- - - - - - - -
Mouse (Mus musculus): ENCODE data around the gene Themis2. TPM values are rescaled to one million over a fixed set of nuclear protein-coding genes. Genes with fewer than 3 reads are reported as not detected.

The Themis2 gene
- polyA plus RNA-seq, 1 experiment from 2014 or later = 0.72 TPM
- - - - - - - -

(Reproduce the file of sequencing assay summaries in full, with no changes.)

Mouse (Mus musculus): ENCODE data around the gene Themis2. TPM values are rescaled to one million over a fixed set of nuclear protein-coding genes. Genes with fewer than 3 reads are reported as not detected.

The Themis2 gene
- polyA plus RNA-seq, 1 experiment from 2014 or later = 0.72 TPM